Salomón Lerner Ghitis

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This name uses Spanish naming customs: the first or paternal family name is Lerner and the second or maternal family name is Ghitis.
Salomón Lerner Ghitis
Salomón Lerner.jpg
Prime Minister of Peru
In office
28 July 2011 – 10 December 2011
President Ollanta Humala
Preceded by Rosario Fernández
Succeeded by Oscar Valdés
Personal details
Born (1946-02-04) 4 February 1946 (age 68)
Lima, Peru[citation needed]
Political party Independent[citation needed]
Profession Industrial engineer, administrator
Religion Judaism

Salomón Lerner Ghitis, also known as Siomi Lerner (born 4 February 1946)[1] is a Peruvian businessman and politician, who was Prime Minister of Peru from 28 July to 10 December 2011. He was appointed prime minister following the 2011 presidential election won by Ollanta Humala.[2] Lerner resigned on 10 December 2011.[3]

Early life[edit]

Salomón Lerner is of Jewish descent.[4] He was born on 4 February 1946.[1] He studied in Anglo-Peruvian School. From 1962 to 1967, he studied industrial engineering with focus on agribusiness at the National University of Engineering (UNI) in Lima. Later he attended post-gradual courses at the Monterrey Institute of Technology in Mexico, in 1968, and at the Technion Institute in Haifa, Israel, in 1989. As a student, he joined politics and became the chairman of the students' wing of the social-democratic APRA party.[1]

Career[edit]

Under the left-wing military administration of Juan Velasco Alvarado (1968–75), he was general manager of the Public Fish-Meal and Oil Marketing Enterprise (EPCHAP). In the government of Velasco's successor, Francisco Morales Bermúdez, Lerner was vice minister of foreign trade. In 1997, he managed CPN Radio channel, and from October 1997 to March 1998, he was a member of the board of Frecuencia Latina. At the end of the 1990s, he served as the CEO of the Banco del Progreso. When the NBK bank acquired Banco del Progreso in 2000, he stayed CEO of the merged bank, until his resignation during the crisis in July of that year.

Other functions performed by Salomón Lerner include manager of Helicópteros del Sur, Tecal S.A., and the Cotton Corporation of Peru, president of the Institute for Economic and Social Development (Indes), and the industrial engineers' chapter in the Association of Peruvian Engineers (CIP).[1]

Politics[edit]

In 2001, Lerner was general coordinator of the Civil Association Transparencia which observed the 2001 general elections. Afterwards he became a member of the editorial board of the daily newspaper La República.[1] He also managed the campaign of left-wing nationalist Ollanta Humala for both the 2006 and the 2011 presidential election.[5]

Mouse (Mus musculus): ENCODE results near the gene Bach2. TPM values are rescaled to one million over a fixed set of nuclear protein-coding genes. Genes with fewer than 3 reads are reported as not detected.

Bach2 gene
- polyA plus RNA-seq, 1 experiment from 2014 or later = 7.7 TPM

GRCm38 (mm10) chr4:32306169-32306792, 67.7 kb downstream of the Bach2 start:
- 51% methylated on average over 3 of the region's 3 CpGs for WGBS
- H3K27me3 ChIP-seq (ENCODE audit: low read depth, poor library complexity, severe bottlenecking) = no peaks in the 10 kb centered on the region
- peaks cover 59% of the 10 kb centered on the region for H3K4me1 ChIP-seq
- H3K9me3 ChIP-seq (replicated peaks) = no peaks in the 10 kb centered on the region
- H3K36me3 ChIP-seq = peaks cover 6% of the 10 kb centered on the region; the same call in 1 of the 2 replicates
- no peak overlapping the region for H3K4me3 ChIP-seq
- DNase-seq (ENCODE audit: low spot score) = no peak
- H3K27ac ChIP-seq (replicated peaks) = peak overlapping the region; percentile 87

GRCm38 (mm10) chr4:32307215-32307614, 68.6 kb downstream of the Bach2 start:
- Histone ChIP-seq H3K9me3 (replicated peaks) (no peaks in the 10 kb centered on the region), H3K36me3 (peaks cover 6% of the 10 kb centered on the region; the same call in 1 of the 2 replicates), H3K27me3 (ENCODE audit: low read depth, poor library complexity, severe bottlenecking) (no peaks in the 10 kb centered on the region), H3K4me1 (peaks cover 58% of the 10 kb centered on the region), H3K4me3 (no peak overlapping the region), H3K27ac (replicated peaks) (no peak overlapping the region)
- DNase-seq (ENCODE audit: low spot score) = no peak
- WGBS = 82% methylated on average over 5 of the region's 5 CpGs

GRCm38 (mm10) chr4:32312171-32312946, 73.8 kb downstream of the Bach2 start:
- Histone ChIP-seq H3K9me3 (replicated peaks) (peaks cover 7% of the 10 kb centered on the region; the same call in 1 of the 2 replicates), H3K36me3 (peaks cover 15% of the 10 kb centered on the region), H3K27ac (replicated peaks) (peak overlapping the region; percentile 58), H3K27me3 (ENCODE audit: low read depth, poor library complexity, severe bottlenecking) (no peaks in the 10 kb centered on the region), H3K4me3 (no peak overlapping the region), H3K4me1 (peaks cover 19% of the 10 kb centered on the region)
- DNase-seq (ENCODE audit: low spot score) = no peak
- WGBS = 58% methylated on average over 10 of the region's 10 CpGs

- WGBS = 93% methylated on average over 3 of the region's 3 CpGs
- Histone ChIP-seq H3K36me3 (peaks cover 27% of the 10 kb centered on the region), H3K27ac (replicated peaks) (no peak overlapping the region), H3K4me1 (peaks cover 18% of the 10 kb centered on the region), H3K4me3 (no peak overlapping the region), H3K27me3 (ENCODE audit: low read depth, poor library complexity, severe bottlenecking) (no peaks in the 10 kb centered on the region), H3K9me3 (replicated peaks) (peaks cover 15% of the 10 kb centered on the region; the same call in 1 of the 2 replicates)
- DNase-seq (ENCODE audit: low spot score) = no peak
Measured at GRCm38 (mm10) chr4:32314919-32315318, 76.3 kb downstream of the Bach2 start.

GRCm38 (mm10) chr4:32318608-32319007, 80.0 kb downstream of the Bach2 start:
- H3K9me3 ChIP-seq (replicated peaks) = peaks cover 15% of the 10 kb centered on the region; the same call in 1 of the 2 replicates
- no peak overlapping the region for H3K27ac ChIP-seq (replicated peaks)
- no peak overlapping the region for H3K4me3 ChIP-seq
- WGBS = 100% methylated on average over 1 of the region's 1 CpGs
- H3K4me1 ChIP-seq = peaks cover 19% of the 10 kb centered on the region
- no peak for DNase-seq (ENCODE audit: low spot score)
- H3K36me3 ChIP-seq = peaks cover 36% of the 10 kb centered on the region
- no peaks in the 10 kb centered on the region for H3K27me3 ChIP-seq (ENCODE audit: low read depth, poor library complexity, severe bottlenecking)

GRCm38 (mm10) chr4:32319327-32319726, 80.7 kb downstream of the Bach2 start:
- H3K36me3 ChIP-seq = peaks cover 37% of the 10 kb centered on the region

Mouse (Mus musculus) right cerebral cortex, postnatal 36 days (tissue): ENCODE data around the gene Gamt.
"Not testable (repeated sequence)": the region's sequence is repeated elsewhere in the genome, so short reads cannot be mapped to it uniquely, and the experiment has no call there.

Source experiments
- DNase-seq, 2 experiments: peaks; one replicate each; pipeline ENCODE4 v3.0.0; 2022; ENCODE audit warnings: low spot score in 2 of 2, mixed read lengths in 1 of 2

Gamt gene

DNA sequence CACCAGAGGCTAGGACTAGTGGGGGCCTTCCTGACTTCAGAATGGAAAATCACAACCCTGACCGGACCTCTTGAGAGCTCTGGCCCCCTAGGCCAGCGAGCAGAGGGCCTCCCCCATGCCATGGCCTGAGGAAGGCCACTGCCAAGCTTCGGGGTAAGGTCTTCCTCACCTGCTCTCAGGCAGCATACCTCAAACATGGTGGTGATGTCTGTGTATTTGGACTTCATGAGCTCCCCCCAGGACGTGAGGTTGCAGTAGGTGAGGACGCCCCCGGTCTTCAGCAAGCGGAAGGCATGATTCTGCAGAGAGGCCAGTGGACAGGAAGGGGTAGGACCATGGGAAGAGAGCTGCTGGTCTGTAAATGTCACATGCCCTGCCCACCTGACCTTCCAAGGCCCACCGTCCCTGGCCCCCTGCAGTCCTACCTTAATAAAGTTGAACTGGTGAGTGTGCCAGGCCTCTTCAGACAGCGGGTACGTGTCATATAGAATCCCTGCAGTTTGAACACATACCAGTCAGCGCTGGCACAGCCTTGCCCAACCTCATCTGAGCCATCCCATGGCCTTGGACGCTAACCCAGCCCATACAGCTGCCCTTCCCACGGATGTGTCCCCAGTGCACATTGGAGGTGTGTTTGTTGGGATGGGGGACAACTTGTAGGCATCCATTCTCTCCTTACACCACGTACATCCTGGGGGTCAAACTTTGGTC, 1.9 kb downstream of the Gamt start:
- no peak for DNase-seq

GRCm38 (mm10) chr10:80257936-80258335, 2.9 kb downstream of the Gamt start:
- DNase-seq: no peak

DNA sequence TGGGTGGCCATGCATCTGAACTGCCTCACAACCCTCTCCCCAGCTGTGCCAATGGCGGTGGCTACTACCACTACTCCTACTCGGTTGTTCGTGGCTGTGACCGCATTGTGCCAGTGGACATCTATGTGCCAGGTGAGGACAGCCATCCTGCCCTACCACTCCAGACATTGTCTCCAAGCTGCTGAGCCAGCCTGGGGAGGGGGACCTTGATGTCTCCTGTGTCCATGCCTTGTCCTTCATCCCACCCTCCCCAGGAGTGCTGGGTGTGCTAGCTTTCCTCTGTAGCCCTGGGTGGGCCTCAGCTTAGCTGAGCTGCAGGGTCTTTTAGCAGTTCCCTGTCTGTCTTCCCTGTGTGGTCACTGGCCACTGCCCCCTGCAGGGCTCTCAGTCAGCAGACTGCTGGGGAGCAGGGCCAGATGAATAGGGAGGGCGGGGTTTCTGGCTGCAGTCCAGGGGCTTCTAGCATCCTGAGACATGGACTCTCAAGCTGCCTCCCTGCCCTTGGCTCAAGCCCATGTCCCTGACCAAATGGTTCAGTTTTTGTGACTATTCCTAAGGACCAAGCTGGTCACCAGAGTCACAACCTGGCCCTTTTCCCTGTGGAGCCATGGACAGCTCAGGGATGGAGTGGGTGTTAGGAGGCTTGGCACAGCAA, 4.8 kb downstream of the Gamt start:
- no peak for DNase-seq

Prime Minister[edit]

On 28 July 2011, newly elected president Ollanta Humala appointed Salomón Lerner to be President of the Council of Ministers of Peru.[6] His government had congressional support of the Peru Wins and Possible Peru parliamentary groups.[1] During his tenure, the government of Peru was marked by internal and external debate over the political orientation of the cabinet and Lerner's ability to control, the suspension of the President's 2nd Vice President and some members of Congress,[citation needed] coupled with social mobilisations and heavy protests, including a dispute over the $4.8 billion Conga gold mining investment project by a Canadian company.[which?] On 10 December, he resigned as Prime Minister, without directly referencing to the mining conflict and was succeeded by his Interior Minister Oscar Valdés.[3][4]

References[edit]

  1. ^ a b c d e f "¿Quién es Siomi Lerner, el primer ministro de Ollanta Humala?" [Who is Siomi Lerner, Ollanta Humala's prime minister], El Comercio (in Spanish), 21 July 2011 
  2. ^ Moffett, Matt; Kozak, Robert (22 July 2011), "Peru Leader Taps Moderate Cabinet", The Wall Street Journal, retrieved 4 Aug 2011 
  3. ^ a b "Peru PM Salomon Lerner in surprise resignation". BBC. 10 December 2011. Retrieved 13 April 2013. 
  4. ^ a b Robert T. Buckman (9 August 2012). Latin America 2012. Stryker Post. p. 341. ISBN 978-1-61048-888-4. Retrieved 13 April 2013. 
  5. ^ "Peru's president names prime minister, finance minister". Andina (Lima). 21 June 2011. Retrieved 13 April 2013. 
  6. ^ "Peru’s new cabinet". Cosmopolis. 13 December 2011. Retrieved 13 April 2013. 
Political offices
Preceded by
Rosario Fernández
Prime Minister of Peru
2011
Succeeded by
Oscar Valdés